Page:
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Re: Jonathan's Analysis of the WAI Homepage

From: Marja-Riitta Koivunen <marja@w3.org>
Date: Sun, 16 Apr 2000 16:52:39 -0400
Message-Id: <3.0.5.32.20000416165239.00b6a800@localhost>
To: Kynn Bartlett <kynn@idyllmtn.com>, Charles McCathieNevile <charles@w3.org>
Cc: w3c-wai-gl@w3.org
At 10:45 AM 4/16/00 -0700, Kynn Bartlett wrote:
>At 07:40 PM 4/12/2000 , Charles McCathieNevile wrote:
>>An important point to remember is that what is usability for a large
group of
>>people may amount to accessibilty for a smaller group. THink of curb-cuts in
>>the physical world...
>
>But it's also to remember that not all usability problems faced by
>people with disabilities are automatically accessibility problems.
>
>For example, the user interface to the HWG's online education program
>is generally pretty poor -- it confuses people (blind and non-blind
>students alike) but when someone who is blind asked me if our
>interface is accessible, I answered, yes, it is -accessible-, because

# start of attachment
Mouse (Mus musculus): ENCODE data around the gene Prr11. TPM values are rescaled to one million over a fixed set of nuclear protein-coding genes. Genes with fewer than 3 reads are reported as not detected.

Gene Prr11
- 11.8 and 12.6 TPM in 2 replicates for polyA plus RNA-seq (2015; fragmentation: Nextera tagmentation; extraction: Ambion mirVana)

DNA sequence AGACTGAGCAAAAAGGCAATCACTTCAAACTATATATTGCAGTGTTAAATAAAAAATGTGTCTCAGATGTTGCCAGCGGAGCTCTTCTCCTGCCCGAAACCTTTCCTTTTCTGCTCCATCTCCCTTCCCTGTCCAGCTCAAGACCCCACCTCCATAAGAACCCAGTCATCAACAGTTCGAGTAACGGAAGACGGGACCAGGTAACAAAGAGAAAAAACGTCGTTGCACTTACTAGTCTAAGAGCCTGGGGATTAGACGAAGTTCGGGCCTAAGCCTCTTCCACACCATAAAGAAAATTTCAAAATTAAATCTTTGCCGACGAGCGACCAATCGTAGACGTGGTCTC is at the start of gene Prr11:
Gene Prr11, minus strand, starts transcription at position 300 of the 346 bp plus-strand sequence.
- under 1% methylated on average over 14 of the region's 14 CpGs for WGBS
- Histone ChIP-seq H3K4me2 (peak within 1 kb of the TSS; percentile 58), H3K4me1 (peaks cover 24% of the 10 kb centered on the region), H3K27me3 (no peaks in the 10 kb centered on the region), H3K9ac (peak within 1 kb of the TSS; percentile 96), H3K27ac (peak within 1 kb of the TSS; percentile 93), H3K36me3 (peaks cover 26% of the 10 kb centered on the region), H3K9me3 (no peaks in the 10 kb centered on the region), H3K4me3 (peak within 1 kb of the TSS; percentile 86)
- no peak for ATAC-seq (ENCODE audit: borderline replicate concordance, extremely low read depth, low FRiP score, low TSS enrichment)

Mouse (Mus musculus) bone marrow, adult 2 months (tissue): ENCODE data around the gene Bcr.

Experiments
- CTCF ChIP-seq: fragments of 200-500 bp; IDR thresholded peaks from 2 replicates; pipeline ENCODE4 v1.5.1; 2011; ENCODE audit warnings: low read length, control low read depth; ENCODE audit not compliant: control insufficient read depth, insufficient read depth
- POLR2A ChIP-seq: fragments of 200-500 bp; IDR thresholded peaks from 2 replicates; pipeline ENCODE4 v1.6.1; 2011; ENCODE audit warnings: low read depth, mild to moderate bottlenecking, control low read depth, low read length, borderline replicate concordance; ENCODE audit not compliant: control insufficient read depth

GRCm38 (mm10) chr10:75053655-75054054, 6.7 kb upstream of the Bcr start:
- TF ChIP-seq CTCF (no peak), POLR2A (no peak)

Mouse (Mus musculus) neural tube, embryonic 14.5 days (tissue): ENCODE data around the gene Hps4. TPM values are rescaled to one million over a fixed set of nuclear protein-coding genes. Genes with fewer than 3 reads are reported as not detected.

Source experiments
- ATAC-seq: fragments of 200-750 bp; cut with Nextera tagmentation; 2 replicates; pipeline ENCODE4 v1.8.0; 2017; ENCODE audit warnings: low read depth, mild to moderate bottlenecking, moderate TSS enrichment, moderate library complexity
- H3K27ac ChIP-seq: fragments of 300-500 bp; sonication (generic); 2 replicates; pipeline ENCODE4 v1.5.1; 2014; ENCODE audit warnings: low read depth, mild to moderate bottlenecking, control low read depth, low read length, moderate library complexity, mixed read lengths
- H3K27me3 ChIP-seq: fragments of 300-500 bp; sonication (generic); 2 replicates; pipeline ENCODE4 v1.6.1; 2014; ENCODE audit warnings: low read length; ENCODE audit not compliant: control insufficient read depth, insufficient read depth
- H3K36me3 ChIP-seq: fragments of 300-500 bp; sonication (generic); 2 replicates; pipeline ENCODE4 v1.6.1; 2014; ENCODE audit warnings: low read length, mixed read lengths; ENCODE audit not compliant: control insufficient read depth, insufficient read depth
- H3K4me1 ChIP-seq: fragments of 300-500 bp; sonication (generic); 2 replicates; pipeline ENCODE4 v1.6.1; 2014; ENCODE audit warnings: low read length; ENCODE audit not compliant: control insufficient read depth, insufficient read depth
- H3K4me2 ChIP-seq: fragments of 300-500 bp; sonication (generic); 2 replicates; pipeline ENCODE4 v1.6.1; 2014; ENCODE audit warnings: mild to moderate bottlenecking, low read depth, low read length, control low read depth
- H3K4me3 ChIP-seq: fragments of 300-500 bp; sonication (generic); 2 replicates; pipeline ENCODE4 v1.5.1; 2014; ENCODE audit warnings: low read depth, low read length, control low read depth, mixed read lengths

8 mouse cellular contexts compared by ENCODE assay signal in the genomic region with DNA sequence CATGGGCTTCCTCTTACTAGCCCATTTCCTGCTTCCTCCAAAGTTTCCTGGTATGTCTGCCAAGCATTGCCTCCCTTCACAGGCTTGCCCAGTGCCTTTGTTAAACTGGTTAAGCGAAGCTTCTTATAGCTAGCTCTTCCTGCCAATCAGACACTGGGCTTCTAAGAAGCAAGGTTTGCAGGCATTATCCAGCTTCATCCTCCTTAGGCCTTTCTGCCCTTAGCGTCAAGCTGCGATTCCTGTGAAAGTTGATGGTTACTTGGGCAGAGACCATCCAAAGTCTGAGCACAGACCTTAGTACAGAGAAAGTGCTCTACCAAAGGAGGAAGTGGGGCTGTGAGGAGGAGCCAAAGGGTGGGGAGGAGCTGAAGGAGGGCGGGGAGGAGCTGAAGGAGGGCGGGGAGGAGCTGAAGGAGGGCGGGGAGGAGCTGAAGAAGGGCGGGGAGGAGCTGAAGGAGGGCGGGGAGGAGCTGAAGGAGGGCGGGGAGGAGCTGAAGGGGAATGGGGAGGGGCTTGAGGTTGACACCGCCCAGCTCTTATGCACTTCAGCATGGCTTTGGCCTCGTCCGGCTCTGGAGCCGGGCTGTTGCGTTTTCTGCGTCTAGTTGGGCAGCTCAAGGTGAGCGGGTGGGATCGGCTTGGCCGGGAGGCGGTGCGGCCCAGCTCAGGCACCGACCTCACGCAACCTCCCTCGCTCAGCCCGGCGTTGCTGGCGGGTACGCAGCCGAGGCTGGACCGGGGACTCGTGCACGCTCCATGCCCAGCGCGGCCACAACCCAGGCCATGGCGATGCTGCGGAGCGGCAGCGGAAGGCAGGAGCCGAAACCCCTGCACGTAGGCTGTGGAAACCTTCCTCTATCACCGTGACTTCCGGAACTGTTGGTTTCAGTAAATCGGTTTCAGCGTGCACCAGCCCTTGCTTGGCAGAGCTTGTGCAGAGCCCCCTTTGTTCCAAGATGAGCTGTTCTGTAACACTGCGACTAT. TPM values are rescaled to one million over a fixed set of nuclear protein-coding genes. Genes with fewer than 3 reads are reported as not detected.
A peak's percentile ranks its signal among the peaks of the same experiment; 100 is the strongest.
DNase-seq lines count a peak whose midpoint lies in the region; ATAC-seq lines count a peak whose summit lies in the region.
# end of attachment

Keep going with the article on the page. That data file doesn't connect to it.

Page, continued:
>it's equally unusable by people with or without disabilities!
>
So if we would make tall enough barriers instead of curb-cuts they would be
accessible because everybody would suffer or not accessible if there could
still be couple of very athletic people jumping over?

I think that especially when we start thinking about CD, usability becomes
a greater issue for accessibility. In  my opinion a non-usable site (for
generic users) cannot be very accessible for disabled. Usually the site is
designed for some purpose and if no-one can achieve their goals does not
help users with special needs at all.

Ofcourse usability can be defined and measured in many ways so there might
be some cases were I agree with you. For instance, it might be that users
not relying on visual information might find an otherwise non-usable
graphic site accessible. But I wouldn't call the site generally accessible
(or usable) in that case. It would just be accessible for that user group,
in that context for achieving certain goals.

Marja

>So while I agree that there are some areas of overlap between
>"usability for a larger group and accessibility for a smaller group,"
>I caution us to remember that this is not a general rule.
>
>-- 
>Kynn Bartlett  <kynn@idyllmtn.com>                   http://www.kynn.com/
>Director of Accessibility, edapta                  http://www.edapta.com/
>Chief Technologist, Idyll Mountain Internet      http://www.idyllmtn.com/
>AWARE Center Director                         http://www.awarecenter.org/
>Next of Kynn: a quasi-regular web log           http://www.kynn.com/next/
>
>
Received on Sunday, 16 April 2000 16:59:26 GMT

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